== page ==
February 14, 2015
The Meaning Of The Minsk Agreement
By Niall FergusonThe Laurence A. Tisch Professor of History at Harvard University
The devilish detail of this document is highly advantageous to the Russians, writes Niall Ferguson
The world loves a peace agreement. The beauty of any deal like the Ukraine ceasefire agreed in the early hours of Thursday morning is that it can be presented in two equally interesting ways. Either it is “Camp David”, a transcendent moment of reconciliation between sworn enemies. Or it is “Munich”, a lapse back into the appeasement of dictators.
I have disappointing news. The Minsk agreement was neither. Russia and Ukraine are not about to make perpetual peace. Nor is Ukraine about to be carved up by Russian President Vladimir Putin, as Czechoslovakia was once carved up by Hitler with the connivance of Britain and France.
Enough fairy tales. The Minsk deal was not even a formal agreement, according to some involved; more a to-do list that might (but might not) produce a truce in eastern Ukraine. Although the German chancellor and the French, Russian and Ukrainian presidents were present, they signed nothing. The document was agreed by representatives of the “contact group”, comprising the Organisation for Security and Co-operation in Europe, Ukraine and pro-Russia secessionist rebels fighting in the east.
The things to be done include the creation of a demilitarised zone in eastern Ukraine; an exchange of all prisoners of war; pardons for all individuals who might have committed war crimes; the resumption of economic relations between Kiev and the contested region of Donbass, comprising Donetsk and Lugansk; and a complex process of constitutional decentralisation to increase the political autonomy of Donbass.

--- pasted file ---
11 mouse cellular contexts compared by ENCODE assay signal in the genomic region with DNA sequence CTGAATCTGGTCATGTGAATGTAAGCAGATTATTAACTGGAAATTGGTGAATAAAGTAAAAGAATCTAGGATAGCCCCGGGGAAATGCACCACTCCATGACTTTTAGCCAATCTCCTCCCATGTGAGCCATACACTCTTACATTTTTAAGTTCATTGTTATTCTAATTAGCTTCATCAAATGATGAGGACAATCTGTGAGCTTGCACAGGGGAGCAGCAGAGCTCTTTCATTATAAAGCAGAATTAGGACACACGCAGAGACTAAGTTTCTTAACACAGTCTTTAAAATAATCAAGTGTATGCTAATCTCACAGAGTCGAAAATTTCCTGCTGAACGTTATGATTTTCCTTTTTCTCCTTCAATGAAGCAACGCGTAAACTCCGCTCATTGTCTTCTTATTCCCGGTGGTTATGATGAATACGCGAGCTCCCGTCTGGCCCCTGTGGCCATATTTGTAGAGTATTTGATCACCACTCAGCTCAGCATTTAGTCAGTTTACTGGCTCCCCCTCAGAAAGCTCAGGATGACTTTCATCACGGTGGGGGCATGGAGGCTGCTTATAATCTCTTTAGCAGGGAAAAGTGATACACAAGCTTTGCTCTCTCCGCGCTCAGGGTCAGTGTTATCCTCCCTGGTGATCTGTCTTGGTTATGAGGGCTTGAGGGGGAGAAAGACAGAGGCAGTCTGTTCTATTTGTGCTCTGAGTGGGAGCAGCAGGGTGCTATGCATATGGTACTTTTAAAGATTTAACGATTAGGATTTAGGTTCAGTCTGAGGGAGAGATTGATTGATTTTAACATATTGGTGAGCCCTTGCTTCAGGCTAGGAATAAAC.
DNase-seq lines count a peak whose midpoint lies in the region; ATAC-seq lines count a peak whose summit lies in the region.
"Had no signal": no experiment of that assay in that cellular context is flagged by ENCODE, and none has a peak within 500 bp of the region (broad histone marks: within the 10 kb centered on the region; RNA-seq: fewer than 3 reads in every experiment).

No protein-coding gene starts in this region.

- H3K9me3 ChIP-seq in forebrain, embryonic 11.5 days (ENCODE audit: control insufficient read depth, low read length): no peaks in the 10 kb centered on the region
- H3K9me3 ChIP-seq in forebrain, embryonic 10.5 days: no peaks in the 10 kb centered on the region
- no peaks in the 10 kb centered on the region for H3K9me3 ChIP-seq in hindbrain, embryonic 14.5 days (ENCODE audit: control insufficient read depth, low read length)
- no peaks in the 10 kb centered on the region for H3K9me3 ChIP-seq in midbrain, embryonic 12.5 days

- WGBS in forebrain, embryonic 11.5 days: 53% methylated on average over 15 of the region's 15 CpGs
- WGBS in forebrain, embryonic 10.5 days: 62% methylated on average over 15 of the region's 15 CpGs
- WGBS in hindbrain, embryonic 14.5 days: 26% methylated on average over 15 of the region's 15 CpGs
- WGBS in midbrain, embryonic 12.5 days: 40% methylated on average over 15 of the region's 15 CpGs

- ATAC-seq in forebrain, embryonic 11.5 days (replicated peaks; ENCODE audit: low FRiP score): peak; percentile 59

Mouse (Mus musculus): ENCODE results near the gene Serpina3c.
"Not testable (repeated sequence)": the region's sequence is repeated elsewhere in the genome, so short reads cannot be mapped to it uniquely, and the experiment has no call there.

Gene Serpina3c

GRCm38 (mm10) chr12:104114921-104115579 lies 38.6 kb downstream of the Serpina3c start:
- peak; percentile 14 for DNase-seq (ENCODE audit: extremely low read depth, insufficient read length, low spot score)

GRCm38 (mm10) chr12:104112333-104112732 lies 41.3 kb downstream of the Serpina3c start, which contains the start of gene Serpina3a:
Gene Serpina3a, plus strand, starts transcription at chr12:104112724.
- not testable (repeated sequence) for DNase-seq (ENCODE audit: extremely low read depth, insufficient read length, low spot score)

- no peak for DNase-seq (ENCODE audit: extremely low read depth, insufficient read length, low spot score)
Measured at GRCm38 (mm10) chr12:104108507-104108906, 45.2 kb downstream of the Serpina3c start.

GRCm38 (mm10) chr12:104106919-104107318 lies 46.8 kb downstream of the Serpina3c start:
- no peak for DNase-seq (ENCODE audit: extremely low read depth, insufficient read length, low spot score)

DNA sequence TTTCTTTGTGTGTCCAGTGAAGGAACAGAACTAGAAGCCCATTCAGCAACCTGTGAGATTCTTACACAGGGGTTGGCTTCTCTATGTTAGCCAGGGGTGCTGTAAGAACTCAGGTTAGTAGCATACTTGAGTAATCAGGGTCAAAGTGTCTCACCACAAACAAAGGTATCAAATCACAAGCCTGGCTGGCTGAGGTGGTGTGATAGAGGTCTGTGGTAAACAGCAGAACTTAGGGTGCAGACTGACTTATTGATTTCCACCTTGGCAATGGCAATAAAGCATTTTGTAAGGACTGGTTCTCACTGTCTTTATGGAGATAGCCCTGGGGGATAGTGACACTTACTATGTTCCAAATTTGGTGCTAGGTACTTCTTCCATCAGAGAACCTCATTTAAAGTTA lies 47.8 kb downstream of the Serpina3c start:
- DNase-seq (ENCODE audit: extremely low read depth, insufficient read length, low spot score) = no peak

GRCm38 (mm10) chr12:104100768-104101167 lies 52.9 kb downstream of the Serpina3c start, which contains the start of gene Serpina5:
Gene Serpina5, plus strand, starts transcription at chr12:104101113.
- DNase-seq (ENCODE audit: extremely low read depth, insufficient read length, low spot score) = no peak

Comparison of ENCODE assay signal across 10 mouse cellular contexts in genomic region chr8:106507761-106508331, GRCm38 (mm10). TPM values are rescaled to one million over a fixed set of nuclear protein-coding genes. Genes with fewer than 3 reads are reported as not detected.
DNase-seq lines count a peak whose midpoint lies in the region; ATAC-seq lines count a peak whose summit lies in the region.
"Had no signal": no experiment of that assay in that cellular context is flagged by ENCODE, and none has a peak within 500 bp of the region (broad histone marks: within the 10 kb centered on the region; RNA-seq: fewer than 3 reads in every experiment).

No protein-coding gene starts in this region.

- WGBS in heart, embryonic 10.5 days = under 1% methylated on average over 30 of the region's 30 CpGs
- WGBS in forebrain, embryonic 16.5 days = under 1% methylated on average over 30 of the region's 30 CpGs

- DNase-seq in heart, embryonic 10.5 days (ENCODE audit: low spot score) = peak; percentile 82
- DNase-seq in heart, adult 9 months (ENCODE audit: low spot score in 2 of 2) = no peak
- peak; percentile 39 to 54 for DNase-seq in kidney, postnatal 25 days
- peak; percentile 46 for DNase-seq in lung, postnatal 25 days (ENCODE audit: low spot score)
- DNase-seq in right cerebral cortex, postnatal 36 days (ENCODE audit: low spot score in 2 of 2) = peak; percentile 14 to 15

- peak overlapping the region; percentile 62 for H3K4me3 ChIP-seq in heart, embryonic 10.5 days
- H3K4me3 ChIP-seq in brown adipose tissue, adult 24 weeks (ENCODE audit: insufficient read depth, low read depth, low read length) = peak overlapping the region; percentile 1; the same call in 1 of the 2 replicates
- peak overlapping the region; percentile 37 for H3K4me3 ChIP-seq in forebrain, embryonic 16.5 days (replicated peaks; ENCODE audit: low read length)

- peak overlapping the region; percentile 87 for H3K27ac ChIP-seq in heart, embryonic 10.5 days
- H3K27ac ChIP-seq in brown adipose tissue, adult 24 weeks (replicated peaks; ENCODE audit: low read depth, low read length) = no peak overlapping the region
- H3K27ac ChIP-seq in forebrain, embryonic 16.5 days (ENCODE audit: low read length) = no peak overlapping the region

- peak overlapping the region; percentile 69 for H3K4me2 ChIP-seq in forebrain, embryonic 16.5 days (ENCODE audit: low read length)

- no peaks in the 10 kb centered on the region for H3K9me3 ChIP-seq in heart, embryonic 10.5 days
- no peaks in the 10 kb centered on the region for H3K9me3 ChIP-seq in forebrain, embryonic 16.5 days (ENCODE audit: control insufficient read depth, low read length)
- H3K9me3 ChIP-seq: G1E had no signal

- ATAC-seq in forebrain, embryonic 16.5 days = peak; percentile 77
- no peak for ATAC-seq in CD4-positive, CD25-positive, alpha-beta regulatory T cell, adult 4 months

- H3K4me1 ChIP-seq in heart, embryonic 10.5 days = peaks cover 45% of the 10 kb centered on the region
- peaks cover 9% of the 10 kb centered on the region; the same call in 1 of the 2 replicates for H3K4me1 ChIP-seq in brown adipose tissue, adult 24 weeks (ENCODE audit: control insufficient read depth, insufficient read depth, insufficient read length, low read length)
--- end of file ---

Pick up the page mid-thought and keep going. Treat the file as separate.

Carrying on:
To the armchair strategist, this all sounds fair enough. But read the small print. The original Minsk accords of September 2014 stated that Ukraine would regain full control of its national boundaries immediately – aside, of course, from the one around Crimea, annexed by Russia last year. But the new document delays the transfer of border control in Donbass until late 2015. Moreover, the separatists will gain control of 500 sq km of Ukrainian soil not included in the earlier agreement. Finally, all constitutional changes mandated by this week’s document must be approved by the separatists.
In short, the devilish detail of this document is highly advantageous to the Russians and their sidekicks. And that should not surprise us. For Ukraine’s position is a classic one in the history of international relations stretching back into antiquity: it is weak.
“You know as well as we do that right…is only in question between equals in power, while the strong do what they can and the weak suffer what they must.” So said the coolly menacing Athenians to the doomed Melians in Thucydides’ History of the Peloponnesian War. That is essentially how the Russian government feels about the Ukrainians.